Friday, May 29, 2009

BotCon 2009: The Customizing Class

Although my wife's and my BotCon experience this week actually started Wednesday night, there's really not too much to tell about that bit. We waited in line for about an hour so that we could pick up the box set of toys (which I'll say more about in a few days) and other registration materials. The first real experience of BotCon 2009 worth mentioning was the Thursday customizing class (another class was held on Wednesday, but I wasn't there). I'm embarrassed to say that I was actually the last person to arrive at yesterday's class, although I was there only a minute or two after 9:00 am at most. I found a seat and was given my materials in short order.

As you may have already heard from other online forums, the figure we were making this year was a "Shattered Glass" version of Thunderclash, one of the exclusive figures in this year's box set. But before we get into the changes that we made to make this figure distinct from the "real" exclusive, we need to get into the construction of the custom figure.

We are given our figure not only disassembled, but actually still on the original plastic sprues. Modelers may already be familiar with the process of cutting off plastic parts from sprues like these, and I have some minor experience in this area, myself (although it's probably been close to ten years since I've put together that kind of a model kit!). Even so, I was a bit surprised at just how many parts were involved in this deluxe-sized figure.

Thankfully, Shawn Tessmann, the instructor behind the event, created a fairly detailed set of instructions and a process from which to make order out of such chaos. While cutting the parts off of the sprues, we followed charts whereby we put parts into different groups. All left arm parts when in one tray. All right arm parts in another. All torso parts in another. You get the idea. We also had to separate all the metal screws, pegs, and springs into appropriate trays as well. With all of the parts separated and thus organized, we were ready to begin.

I knew getting into the endeavor that I would find it a bit challenging. Although I've done a few customs from time to time, the fact is that I have a dangerous combination of perfectionism and a lack of patience, which is undoubtedly why I haven't done more such projects. Still, I knew that this was an opportunity that might not ever come so readily to me again, and was glad to take advantage of it, frustration and all. Here you see my custom Thunderclash's nearly-completed arm (sorry for the fuzzy pic!).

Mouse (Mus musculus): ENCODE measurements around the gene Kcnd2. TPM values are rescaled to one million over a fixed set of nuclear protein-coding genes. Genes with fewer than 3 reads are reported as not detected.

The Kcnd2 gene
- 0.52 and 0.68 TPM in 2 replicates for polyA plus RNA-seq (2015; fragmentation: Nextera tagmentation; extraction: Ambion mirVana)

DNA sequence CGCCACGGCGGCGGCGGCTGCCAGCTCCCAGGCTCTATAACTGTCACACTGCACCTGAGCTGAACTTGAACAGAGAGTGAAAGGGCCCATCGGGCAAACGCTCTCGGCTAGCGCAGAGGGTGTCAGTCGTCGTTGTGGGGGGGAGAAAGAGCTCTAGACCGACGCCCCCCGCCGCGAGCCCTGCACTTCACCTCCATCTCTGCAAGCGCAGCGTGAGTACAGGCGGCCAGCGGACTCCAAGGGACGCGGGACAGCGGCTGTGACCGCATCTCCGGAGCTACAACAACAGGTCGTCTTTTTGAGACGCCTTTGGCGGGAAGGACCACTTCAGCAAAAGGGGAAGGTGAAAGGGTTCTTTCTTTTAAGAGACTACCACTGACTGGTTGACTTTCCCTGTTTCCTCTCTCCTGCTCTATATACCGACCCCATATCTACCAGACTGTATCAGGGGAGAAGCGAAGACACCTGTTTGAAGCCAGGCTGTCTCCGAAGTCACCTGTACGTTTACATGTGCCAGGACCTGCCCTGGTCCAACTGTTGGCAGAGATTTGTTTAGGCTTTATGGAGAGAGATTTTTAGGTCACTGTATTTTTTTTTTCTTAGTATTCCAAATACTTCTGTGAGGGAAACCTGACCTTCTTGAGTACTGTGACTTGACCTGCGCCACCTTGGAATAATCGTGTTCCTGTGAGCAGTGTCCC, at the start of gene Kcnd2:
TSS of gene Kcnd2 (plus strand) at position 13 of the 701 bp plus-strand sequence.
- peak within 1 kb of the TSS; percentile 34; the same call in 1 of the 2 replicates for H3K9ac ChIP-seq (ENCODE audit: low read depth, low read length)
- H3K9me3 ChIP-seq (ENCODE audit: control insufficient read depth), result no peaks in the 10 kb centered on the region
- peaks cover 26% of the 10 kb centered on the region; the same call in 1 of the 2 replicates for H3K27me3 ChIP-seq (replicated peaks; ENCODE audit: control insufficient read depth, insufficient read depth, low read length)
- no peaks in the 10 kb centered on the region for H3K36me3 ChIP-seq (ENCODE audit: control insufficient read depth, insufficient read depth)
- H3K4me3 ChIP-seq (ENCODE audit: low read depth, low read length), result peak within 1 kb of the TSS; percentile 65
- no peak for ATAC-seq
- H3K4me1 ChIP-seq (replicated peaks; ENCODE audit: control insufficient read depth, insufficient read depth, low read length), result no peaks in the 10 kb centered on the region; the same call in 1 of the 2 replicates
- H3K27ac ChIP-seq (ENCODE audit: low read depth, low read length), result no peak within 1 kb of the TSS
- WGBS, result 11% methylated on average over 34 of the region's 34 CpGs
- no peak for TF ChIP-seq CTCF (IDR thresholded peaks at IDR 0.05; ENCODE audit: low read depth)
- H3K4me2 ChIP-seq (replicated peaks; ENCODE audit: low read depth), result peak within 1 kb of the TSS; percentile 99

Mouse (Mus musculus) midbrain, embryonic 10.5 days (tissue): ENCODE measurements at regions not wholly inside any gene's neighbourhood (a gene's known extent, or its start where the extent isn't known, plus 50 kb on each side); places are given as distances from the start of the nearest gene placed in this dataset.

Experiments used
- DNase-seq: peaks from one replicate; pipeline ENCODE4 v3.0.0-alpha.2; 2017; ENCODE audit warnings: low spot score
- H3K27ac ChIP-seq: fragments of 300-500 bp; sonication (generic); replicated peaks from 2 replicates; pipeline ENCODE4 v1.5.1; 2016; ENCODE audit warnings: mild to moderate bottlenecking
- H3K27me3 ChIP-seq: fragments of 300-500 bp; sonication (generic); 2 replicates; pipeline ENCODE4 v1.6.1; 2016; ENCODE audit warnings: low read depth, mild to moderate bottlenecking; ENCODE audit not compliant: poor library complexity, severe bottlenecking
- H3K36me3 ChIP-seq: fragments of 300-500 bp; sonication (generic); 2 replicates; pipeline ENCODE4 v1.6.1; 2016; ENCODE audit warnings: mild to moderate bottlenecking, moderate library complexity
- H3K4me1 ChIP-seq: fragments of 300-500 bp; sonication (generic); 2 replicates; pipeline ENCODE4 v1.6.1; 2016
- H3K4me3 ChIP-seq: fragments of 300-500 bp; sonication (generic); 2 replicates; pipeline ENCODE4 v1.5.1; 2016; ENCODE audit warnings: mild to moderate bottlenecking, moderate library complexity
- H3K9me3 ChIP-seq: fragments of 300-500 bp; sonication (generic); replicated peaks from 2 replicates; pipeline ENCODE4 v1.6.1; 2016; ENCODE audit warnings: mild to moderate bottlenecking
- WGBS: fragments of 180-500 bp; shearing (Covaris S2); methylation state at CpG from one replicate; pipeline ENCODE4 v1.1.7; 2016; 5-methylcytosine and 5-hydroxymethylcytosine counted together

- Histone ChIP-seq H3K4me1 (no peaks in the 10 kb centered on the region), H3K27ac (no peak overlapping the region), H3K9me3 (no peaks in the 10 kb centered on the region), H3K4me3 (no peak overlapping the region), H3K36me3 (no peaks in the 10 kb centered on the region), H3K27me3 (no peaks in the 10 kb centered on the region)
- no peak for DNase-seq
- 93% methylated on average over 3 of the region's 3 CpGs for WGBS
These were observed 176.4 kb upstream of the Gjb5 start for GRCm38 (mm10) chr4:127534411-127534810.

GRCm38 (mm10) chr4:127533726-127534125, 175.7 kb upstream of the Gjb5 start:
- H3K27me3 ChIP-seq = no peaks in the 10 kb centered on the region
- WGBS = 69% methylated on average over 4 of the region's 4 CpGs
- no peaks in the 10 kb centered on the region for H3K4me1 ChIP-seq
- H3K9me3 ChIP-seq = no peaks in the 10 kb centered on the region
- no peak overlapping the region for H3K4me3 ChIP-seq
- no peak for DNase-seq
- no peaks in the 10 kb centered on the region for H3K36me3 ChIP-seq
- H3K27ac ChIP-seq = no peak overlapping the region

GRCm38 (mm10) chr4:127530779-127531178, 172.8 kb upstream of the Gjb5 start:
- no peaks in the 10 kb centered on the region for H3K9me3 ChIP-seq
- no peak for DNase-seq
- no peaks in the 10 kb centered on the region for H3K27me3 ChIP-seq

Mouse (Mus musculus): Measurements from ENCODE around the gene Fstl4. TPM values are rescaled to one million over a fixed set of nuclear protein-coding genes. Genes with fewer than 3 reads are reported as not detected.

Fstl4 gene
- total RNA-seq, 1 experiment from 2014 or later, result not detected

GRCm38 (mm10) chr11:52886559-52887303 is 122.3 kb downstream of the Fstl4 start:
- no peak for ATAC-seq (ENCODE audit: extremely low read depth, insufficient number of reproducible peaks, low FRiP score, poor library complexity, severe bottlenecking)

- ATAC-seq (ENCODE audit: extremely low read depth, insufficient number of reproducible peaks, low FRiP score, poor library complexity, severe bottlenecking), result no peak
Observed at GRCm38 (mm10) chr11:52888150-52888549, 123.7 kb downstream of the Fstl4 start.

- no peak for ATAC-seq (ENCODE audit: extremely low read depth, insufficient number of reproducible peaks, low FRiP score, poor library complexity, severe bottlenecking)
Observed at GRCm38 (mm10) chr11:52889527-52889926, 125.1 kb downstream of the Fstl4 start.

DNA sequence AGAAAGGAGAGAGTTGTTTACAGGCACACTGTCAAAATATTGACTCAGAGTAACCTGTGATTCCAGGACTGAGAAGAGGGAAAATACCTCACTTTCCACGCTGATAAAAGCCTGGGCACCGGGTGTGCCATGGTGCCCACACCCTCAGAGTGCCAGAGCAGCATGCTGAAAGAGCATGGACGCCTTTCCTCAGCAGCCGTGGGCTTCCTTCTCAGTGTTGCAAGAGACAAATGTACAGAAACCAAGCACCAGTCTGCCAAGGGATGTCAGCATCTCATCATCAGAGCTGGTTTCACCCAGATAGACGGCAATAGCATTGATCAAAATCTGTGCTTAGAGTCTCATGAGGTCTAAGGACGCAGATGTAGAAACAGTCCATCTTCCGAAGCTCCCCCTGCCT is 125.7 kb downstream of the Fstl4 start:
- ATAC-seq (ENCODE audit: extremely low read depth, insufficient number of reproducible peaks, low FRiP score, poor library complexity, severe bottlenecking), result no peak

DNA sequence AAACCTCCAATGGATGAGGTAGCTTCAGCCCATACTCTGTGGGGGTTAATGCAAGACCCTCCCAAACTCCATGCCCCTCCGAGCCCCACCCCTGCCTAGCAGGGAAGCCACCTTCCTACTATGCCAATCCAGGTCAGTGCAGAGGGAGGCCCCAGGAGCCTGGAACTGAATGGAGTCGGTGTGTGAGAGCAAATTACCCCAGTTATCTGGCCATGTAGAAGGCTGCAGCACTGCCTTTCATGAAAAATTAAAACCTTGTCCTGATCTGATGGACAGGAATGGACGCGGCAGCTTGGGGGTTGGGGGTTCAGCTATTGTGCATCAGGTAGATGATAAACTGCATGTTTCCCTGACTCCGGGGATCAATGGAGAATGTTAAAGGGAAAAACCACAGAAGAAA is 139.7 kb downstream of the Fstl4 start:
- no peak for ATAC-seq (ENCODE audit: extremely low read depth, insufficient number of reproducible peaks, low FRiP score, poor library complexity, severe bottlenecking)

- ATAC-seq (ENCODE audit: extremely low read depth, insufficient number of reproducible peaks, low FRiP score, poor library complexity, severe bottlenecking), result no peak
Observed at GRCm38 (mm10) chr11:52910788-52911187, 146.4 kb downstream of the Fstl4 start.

The part I found the most frustrating about this whole process was getting springs in place. This mold uses several ratcheting limbs, so that you can pose arms, elbows, legs and knees in more or less stable positions. However, I found that some springs didn't really want to fit in the spaces I was trying to put them in, and these parts were sent flying on more than one occasion. I suppose I should be grateful that I only actually lost a spring once in the whole process. But, in the end, it was my own fault. The picture you see here, for example, actually shows a spring that was not intended to be put where it is shown. I later discovered that I had a few of the springs confused, and the one that actually goes here is a bit shorter, fitting into place with considerably less force.

Shawn encouraged class members to inform Brian Savage, president of Fun Publications (the group that runs BotCon), of any comments, both good and bad. The only criticism I actually have is that I did find it difficult to tell precisely which part was intended to go in which place on a few such occasions. Several screws, for example, are very similar, but not identical, while the consequences of getting a spring wrong has already been demonstrated.